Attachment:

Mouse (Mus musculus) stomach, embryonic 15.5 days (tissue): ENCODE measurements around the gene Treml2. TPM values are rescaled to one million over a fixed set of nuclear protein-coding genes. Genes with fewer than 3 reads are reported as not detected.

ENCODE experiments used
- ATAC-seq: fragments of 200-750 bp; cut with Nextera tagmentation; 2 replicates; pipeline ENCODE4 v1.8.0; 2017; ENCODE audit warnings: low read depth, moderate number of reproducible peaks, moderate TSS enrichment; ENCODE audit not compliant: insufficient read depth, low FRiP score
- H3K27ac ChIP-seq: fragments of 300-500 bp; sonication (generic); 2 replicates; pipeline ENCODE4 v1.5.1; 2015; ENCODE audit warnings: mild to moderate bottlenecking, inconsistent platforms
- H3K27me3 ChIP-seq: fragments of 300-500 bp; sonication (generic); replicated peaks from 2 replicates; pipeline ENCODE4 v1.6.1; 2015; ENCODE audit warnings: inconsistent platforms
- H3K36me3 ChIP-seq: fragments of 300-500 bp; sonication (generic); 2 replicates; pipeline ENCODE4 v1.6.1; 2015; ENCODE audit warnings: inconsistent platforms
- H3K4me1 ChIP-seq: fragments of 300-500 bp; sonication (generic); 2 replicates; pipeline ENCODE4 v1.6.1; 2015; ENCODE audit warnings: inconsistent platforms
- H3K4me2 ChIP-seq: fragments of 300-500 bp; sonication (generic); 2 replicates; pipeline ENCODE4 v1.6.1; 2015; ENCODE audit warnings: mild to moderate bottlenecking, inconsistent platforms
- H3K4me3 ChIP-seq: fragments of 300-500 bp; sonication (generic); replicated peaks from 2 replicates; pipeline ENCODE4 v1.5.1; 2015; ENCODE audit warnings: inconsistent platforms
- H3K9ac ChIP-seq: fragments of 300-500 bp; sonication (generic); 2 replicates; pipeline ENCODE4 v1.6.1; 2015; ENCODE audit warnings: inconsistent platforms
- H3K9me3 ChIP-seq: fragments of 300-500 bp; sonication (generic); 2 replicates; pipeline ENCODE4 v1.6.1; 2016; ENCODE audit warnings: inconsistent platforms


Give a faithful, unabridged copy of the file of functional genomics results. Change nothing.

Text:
Mouse (Mus musculus) stomach, embryonic 15.5 days (tissue): ENCODE measurements around the gene Treml2. TPM values are rescaled to one million over a fixed set of nuclear protein-coding genes. Genes with fewer than 3 reads are reported as not detected.

ENCODE experiments used
- ATAC-seq: fragments of 200-750 bp; cut with Nextera tagmentation; 2 replicates; pipeline ENCODE4 v1.8.0; 2017; ENCODE audit warnings: low read depth, moderate number of reproducible peaks, moderate TSS enrichment; ENCODE audit not compliant: insufficient read depth, low FRiP score
- H3K27ac ChIP-seq: fragments of 300-500 bp; sonication (generic); 2 replicates; pipeline ENCODE4 v1.5.1; 2015; ENCODE audit warnings: mild to moderate bottlenecking, inconsistent platforms
- H3K27me3 ChIP-seq: fragments of 300-500 bp; sonication (generic); replicated peaks from 2 replicates; pipeline ENCODE4 v1.6.1; 2015; ENCODE audit warnings: inconsistent platforms
- H3K36me3 ChIP-seq: fragments of 300-500 bp; sonication (generic); 2 replicates; pipeline ENCODE4 v1.6.1; 2015; ENCODE audit warnings: inconsistent platforms
- H3K4me1 ChIP-seq: fragments of 300-500 bp; sonication (generic); 2 replicates; pipeline ENCODE4 v1.6.1; 2015; ENCODE audit warnings: inconsistent platforms
- H3K4me2 ChIP-seq: fragments of 300-500 bp; sonication (generic); 2 replicates; pipeline ENCODE4 v1.6.1; 2015; ENCODE audit warnings: mild to moderate bottlenecking, inconsistent platforms
- H3K4me3 ChIP-seq: fragments of 300-500 bp; sonication (generic); replicated peaks from 2 replicates; pipeline ENCODE4 v1.5.1; 2015; ENCODE audit warnings: inconsistent platforms
- H3K9ac ChIP-seq: fragments of 300-500 bp; sonication (generic); 2 replicates; pipeline ENCODE4 v1.6.1; 2015; ENCODE audit warnings: inconsistent platforms
- H3K9me3 ChIP-seq: fragments of 300-500 bp; sonication (generic); 2 replicates; pipeline ENCODE4 v1.6.1; 2016; ENCODE audit warnings: inconsistent platforms